ofany C/C++ compiler, except for Intel C/C++ compiler with options'-O2' or'-O3'.

Makes sense.

[SergeyK] Sorry, No.

I hope you can deal with this solution.
Regards, Hubert.


Best regards,
Sergey

ILevi1
Valued Contributor I
116 Views
After looking more closely at the code:
[cpp]	int	debugRun;
	Test	myTest;

	myTest.var = 5;

	if (myTest.var < 10) {
		debugRun = 1;
	} else {
		debugRun = 0;
	}

	while (true) {
		if (debugRun == 0) {
			break;
		}
	}

	cout << "I reached here." << endl;
[/cpp]
I agree with Sergey that this is a compiler optimizer bug, and a serious one.

Analysis:

- myTest.var is assigned a value of 5 at compile time. Because of that, it can be treated as a constant.
- Compiler evaluates the conditional (myTest.var < 10) at compile time, and since it evaluates to true it sets variable debugRun to 1.
- Since variable debugRun is now 1 and hence constant, the code inside of a conditional (debugRun == 0) will never be executed so the compiler correctly decides that the whole conditional can be removed from the while loop.
- What compiler does incorrectly is that it assumes that it can also remove now empty while loop since inner code (or what it considers a loop workload) has been removed!

So, it is not a problem that the variable debugRun is getting optimized away (that indeed can be eliminated by declaring it volatile or even better, declaring myTest.var volatile) -- it is a problem that the while loop is optimized away as a consequence of removing its contents, which in turn produces exactly the opposite logic result from the one expected.

SergeyKostrov
Valued Contributor II
116 Views
Quoting Igor Levicki
...
- Since variable debugRun is now 1 and hence constant, the code inside of a conditional (debugRun == 0) will never be executed so the compiler correctly decides that the whole conditional can be removed from the while loop.

[SergeyK] Thank you, Igor, for the analysis!

- What compiler does incorrectly is that it assumes that it can also remove now empty while loop since inner code (or what it considers a loop workload) has been removed!

So, it is not a problem that the variable debugRun is getting optimized away (that indeed can be eliminated by declaring it volatile or even better, declaring myTest.var volatile) -- it is a problem that the while loop is optimized away as a consequence of removing its contents, which in turn produces exactly the opposite logic result from the one expected.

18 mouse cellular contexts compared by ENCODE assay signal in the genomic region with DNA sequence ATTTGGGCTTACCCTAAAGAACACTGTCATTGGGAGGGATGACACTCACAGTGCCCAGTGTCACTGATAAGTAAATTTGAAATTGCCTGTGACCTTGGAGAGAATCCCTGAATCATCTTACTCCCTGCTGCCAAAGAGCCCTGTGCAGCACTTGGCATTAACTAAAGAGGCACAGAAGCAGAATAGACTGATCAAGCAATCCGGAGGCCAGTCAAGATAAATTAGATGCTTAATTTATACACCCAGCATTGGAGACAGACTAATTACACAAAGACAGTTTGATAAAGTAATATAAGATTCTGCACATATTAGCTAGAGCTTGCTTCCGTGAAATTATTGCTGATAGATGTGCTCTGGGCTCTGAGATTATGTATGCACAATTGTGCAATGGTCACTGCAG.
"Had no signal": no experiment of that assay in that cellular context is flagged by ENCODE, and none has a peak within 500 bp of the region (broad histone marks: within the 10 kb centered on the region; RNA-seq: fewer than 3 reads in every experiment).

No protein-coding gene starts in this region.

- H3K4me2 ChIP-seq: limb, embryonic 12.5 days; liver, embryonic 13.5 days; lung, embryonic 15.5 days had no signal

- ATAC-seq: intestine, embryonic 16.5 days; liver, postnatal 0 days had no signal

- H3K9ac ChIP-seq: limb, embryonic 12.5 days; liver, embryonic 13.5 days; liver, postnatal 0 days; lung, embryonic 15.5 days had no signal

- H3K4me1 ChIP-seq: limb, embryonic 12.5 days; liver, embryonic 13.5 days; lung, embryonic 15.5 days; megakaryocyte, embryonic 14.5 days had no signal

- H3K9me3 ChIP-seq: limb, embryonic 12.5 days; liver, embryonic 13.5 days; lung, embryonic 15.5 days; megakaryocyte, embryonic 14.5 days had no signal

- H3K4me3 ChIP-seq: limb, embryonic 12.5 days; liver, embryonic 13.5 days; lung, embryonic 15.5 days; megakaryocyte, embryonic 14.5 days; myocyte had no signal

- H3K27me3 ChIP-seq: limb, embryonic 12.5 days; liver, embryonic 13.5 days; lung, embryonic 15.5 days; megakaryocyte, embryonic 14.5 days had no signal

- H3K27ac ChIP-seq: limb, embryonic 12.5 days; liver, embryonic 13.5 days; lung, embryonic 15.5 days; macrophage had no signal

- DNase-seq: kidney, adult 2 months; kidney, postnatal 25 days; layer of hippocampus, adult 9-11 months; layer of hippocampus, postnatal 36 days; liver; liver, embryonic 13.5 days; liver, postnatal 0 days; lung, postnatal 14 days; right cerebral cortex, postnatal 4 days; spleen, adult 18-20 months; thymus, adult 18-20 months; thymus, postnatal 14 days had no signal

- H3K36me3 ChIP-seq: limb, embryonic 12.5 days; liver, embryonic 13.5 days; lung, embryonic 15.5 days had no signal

Just in case... Here is whata 'Quick-Reference Guide to Optimization with Intel Compilers version 12' says
about oprimization options:

...
O1 - Optimize for size. Omits optimizations that tend to increase object size. Creates the
smallest optimized code in most cases. This option is useful in many large server/database
applications where memory paging due to larger code size is an issue.

O2 - Maximize speed. Default setting. Enables many optimizations, including vectorization.
Creates faster code than /O1 (-O1) in most cases.

O3 - Enables /O2 (-O2) optimizations plus more aggressive loop and memory-access optimizations,
such as scalar replacement, loop unrolling, code replication to eliminate branches,
loop blocking to allow more efficient use of cache and additional data prefetching.
The /O3 (-O3) option is particularly recommended for applications that have loops that
do many floating-point calculations or process large data sets. These aggressive
optimizations may occasionally slow down other types of applications compared to /O2 (-O2).
...

Best regards,
Sergey

ILevi1
Valued Contributor I
116 Views
I have submitted an issue together with a test case to Intel Premier support. The issue number is 659148.

In creating and verifying a test case I have also noticed that the compiler produces expected result if all the code is in a single .cpp file.